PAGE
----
I’ve Got A Spatchcock In My Pocket

It’s been alternately sunny and rainy lately, with a few straight days of each before it changes again. Spring has been pretty perfect so far, though I’m behind on the garden, but that’s pretty much a given. On nice days, we eat lighter food outside on the porch, and on cooler rainy days I try to make heartier things and we eat them inside. At least in theory; this meal was on the substantial side but the day was as nice as they come. Go figure. In any case, it highlights a technique that I don’t see talked about so much, but which makes for a superlative chicken in very little time.

To begin, one must spatchcock the bird,which is easily done with sturdy kitchen shears. Besides the shorter cooking time and more surface area for seasoning and browning, an added benefit to this technique is the resulting spine, which does not get cooked. The raw spine, along with the organs from inside the cavity (and the bones left after the bird is eaten, of course) makes for a stock that benefits from cooked and uncooked flavors alike. If you’re not in the habit of saving gnawed bones from your table, get into said habit. They’re going to be boiled for an hour, so what’s the problem? You’re throwing flavor equity away unless you make stock from all your bones. Keep a week’s worth in the freezer and make a big pot of it on the weekend to last you through the week. It makes everything better.

This bird got a sprinkle and rub with salt, pepper, smoked paprika, and chili powder, and then I put it in the hot iron pan (skin side down) and weighed it with another pan to get a good brown on it. Once it was well colored, I flipped it over to caramelize the other side, then slid it into a hot (425˚) oven with the convection fan on. After about half an hour, I dropped the heat to 350˚to let it finish, throwing a couple of smashed garlic cloves and herb branches in there to add flavor to the fabulous fond forming on the bottom of the pan. Once it was done, I pulled it out and let it rest for a few minutes, then transferred the bird to a cutting board and made a quick gravy in the pan, adding truffle salt and chives once the toasted roux was thoroughly dissolved into and thickening a mixture of water, white wine, and cider vinegar. (I would have used stock but it was all frozen).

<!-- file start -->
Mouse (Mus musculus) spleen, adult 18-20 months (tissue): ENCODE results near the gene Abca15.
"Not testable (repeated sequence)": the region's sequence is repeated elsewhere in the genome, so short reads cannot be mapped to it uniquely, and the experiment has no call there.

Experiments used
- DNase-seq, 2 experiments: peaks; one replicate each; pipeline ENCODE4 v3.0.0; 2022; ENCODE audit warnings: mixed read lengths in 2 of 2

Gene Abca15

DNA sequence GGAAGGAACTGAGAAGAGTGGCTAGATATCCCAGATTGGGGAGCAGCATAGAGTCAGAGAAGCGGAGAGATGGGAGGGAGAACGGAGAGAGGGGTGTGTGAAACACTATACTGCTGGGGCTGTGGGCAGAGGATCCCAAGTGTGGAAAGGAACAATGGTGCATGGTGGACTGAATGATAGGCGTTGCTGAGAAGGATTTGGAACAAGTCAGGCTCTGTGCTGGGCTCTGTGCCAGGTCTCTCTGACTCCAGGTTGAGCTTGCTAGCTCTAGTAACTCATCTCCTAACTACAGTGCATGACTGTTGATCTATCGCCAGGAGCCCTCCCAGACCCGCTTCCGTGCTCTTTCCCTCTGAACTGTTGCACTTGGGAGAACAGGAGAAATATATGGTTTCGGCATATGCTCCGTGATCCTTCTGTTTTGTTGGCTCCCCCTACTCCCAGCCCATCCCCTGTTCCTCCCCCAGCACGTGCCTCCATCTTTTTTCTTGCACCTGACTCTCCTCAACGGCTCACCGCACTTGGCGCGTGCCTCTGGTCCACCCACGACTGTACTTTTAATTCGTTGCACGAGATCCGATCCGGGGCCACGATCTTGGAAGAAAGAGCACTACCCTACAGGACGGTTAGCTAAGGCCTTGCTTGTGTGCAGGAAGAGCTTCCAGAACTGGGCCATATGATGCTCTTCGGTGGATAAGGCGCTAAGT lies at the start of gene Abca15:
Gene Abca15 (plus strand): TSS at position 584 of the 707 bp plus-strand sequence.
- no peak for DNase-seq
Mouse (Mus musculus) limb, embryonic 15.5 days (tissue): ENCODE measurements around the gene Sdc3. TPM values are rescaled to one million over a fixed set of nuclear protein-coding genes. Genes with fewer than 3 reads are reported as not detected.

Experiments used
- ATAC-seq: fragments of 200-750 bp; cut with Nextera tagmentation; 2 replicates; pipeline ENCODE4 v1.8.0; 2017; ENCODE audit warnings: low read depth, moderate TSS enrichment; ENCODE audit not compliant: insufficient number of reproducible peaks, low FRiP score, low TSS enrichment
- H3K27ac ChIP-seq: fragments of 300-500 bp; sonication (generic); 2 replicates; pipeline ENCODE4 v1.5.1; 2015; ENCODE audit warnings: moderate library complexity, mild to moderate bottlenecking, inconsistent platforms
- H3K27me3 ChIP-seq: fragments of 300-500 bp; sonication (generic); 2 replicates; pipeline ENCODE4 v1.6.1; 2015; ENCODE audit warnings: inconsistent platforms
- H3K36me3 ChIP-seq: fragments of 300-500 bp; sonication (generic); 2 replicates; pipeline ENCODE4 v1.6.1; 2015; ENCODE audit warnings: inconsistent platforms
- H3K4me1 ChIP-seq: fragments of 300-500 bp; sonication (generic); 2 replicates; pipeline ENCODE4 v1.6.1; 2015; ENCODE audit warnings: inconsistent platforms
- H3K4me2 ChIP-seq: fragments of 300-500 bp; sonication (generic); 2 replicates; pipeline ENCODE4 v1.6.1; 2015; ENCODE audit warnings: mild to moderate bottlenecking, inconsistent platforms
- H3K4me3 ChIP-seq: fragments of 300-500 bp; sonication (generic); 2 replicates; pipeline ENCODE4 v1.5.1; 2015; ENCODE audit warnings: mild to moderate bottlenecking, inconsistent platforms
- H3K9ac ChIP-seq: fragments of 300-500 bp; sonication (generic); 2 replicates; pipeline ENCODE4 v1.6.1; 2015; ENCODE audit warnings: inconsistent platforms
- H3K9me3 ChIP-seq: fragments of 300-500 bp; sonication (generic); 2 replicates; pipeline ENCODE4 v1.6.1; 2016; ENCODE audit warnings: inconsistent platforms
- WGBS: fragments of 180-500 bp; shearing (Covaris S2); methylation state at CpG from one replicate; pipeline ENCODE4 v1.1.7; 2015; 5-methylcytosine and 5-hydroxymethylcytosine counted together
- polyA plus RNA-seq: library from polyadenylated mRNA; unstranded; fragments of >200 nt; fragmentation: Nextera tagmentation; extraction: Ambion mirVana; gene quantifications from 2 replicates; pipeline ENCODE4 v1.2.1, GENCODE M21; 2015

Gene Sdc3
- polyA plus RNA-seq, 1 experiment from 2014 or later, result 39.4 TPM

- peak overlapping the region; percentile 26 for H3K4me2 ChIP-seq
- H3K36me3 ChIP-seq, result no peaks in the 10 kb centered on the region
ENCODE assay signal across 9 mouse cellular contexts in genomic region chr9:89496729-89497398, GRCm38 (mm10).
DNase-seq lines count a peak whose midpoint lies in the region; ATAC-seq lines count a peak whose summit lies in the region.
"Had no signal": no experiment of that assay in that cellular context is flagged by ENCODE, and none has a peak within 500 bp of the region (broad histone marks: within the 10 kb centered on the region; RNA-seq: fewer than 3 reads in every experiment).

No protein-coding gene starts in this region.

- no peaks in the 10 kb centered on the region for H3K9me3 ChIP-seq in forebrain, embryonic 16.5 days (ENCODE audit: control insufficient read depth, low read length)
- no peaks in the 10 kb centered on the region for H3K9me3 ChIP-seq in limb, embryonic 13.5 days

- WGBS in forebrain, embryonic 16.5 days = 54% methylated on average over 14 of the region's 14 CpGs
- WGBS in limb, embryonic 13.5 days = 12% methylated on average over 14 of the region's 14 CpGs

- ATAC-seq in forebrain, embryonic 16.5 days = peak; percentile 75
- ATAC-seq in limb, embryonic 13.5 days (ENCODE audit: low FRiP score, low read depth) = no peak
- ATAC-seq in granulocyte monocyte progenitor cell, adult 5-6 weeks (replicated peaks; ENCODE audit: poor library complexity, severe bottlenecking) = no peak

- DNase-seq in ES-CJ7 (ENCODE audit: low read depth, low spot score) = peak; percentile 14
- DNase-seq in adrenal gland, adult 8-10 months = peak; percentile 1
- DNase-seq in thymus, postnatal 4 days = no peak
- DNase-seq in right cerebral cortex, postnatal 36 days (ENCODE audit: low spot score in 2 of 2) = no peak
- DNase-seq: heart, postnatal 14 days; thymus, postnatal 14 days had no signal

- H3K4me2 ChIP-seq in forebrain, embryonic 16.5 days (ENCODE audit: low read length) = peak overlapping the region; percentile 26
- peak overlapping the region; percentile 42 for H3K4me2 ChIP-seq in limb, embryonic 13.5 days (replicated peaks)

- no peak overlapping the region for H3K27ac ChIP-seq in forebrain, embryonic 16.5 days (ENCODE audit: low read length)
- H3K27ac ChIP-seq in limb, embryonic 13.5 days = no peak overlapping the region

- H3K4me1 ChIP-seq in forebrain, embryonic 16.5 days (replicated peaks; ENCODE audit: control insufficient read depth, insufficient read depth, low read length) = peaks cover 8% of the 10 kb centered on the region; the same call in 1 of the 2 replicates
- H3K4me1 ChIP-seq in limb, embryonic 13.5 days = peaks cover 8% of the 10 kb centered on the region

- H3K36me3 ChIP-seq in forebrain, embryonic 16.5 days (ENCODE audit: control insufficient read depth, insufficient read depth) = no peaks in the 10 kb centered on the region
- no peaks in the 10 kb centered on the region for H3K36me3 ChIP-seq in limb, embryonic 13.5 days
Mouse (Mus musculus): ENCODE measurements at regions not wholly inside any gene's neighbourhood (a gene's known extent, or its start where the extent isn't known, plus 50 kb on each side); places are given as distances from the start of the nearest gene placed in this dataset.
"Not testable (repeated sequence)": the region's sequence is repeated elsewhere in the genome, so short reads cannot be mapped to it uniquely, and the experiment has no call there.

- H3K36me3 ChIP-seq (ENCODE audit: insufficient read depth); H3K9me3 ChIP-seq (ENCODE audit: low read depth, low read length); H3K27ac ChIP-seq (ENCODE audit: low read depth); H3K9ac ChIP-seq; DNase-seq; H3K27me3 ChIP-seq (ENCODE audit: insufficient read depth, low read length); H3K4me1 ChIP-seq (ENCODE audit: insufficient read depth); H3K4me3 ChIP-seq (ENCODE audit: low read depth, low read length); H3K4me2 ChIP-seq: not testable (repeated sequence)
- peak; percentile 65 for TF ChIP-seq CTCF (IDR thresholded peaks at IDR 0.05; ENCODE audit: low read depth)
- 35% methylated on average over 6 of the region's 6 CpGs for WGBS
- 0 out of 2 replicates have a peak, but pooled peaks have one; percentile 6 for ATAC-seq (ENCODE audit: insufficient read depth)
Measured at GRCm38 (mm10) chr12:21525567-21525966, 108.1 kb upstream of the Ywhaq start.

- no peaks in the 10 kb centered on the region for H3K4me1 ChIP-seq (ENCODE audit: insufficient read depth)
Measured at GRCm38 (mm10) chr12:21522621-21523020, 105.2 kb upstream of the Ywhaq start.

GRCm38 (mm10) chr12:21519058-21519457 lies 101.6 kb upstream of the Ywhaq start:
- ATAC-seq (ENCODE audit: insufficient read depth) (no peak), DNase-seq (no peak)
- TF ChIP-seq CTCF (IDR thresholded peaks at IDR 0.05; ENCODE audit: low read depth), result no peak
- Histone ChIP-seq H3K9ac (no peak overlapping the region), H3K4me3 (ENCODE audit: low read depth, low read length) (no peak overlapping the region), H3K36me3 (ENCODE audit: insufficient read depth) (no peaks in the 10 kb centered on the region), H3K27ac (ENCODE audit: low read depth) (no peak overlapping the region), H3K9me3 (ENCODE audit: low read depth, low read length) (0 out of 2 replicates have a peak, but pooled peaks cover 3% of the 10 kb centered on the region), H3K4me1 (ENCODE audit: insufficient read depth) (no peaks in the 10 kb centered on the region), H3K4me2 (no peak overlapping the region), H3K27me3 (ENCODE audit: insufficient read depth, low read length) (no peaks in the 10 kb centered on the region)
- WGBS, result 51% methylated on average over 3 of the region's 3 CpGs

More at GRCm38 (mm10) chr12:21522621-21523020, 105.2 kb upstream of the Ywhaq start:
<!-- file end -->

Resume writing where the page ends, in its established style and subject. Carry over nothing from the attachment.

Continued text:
And there were collards braised with homemade bacon and vinegar, and mashed sweet potatoes, and another of the perfect salads that this weather is making as sublime as bowls of leaves can be. The chicken had a wonderful surface, with a flavor and patina combining the best qualities of pan and oven cooking, and the interior positively oozed juice. Plus, it was all done in well under an hour, meaning there is no earthly reason you couldn’t have this for your dinner tonight if you wanted to.

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  1. John
    May 22

    Yum – I roast a chicken in a cast iron pan at least every other week, but have never thought to spatchcock it before. Will try it next time. Also save the bones for stock, not just for the flavor but the extra healthy stuff. — If you can stand the wait, try pre-salting the chicken w/ 3/4 tsp sea salt per pound of bird for at least 2 days (a la Judy Rodgers’ Zuni roast chicken.) Makes a huge improvement in flavor and texture even with the best chicken you can get your hands on.

    • Peter
      May 24

      Opening it up makes it cook faster and allows for more browned area. This was bought on the same day I cooked it, so there was no time to salt it.

  2. May 22

    So it’s spatchcock? I didn’t know there was a name for doing that. I usually open the chickens up in order to barbecue them faster on the grill, also it’s easier to marinate them like that.

    • Peter
      May 24

      Yeah, it’s great for grilling.

  3. May 22

    That technique of browning on the stovetop and finishing in the oven is one of the very best. Works for all kinds of meats, just adjusting the oven temp downward for certain ones. Once I discovered that (thanks to Jacques Pépin), my meat cookery improved about 100%.

  4. Peter
    May 24

    I almost never use it; lots of books call for doing steaks, etc. that way but since I like them pretty red the stove is usually enough.

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